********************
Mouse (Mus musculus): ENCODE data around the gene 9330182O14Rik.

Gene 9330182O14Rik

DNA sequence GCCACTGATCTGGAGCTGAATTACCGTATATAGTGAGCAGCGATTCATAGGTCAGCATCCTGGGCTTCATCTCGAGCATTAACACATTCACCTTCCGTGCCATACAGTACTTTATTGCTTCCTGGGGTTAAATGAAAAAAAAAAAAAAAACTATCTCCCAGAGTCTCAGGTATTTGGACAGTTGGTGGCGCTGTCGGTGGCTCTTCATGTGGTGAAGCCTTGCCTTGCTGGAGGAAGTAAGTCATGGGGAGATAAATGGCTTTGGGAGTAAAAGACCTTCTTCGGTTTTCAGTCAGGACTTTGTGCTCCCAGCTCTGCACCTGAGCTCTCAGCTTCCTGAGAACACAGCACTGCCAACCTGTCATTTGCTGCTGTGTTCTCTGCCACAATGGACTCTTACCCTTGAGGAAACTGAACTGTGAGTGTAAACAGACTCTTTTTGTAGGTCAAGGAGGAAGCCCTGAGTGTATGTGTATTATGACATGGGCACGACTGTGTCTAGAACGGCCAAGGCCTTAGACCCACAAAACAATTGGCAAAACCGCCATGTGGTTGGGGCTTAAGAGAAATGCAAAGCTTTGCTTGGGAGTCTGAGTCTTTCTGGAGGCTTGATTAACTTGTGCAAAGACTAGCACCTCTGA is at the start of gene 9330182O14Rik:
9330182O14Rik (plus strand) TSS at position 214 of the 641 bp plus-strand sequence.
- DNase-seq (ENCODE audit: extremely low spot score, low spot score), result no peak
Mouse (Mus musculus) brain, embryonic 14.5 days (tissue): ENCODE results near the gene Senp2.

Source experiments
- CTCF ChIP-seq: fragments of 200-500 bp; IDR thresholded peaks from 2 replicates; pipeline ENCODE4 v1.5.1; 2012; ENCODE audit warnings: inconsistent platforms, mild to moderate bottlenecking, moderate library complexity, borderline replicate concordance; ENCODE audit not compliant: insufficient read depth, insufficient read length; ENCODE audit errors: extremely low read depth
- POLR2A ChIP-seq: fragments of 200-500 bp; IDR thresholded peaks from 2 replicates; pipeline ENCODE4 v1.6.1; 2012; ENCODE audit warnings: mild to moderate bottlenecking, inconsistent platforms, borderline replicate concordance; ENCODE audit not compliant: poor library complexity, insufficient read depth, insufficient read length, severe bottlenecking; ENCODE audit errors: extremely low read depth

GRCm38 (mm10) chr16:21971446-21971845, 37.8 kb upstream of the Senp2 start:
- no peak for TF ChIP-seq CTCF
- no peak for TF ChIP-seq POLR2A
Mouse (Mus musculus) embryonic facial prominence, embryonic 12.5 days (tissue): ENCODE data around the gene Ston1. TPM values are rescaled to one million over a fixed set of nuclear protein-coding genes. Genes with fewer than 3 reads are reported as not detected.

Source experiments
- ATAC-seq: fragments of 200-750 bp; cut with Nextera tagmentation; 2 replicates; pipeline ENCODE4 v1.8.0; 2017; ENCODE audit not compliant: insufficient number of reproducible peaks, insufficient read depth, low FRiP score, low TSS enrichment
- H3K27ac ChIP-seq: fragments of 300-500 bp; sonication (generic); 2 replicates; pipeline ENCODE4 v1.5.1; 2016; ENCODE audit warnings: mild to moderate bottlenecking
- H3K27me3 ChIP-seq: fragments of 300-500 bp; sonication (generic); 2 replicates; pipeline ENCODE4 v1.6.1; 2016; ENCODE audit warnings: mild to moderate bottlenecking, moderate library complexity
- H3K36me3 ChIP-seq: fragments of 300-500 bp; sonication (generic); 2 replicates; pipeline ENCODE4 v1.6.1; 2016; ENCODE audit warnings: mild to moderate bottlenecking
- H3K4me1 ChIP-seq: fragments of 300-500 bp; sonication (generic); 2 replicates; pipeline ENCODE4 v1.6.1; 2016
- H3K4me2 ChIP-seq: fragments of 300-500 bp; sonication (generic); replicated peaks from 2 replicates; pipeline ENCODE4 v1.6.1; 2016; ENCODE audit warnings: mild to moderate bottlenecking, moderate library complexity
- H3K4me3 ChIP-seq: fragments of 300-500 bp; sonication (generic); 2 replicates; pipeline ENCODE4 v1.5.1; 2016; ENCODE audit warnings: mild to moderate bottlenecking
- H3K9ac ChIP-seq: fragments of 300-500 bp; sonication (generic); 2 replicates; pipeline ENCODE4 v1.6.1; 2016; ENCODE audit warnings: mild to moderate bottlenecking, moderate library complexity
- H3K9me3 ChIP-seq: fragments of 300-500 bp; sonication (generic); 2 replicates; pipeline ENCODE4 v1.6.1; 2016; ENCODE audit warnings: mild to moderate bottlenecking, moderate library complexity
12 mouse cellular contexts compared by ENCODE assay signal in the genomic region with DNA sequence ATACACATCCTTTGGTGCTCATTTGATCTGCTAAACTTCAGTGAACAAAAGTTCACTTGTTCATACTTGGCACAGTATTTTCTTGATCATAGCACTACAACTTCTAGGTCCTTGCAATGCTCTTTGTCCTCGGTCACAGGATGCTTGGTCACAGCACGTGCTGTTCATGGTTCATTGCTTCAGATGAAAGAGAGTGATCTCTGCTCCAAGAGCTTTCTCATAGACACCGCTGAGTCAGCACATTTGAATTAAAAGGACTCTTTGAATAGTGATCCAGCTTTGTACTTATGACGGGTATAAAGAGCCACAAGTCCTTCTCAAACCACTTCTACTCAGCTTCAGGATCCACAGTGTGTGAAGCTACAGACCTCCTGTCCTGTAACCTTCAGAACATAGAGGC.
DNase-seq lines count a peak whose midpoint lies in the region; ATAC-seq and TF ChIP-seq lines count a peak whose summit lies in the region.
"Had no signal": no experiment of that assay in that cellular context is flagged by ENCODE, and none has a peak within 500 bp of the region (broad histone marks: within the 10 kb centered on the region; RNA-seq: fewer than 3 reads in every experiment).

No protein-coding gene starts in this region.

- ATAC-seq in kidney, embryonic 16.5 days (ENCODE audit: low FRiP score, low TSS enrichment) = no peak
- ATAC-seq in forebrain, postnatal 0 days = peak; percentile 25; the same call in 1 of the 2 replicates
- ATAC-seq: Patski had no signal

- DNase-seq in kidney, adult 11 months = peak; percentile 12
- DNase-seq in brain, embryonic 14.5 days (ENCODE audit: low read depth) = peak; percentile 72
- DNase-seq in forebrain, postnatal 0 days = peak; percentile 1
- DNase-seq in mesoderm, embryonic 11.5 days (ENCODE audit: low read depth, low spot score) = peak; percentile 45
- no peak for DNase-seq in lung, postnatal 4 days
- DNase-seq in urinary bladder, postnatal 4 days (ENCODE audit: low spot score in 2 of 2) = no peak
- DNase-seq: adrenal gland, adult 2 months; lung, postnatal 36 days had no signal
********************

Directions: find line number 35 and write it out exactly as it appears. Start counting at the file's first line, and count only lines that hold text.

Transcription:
- no peak for DNase-seq in lung, postnatal 4 days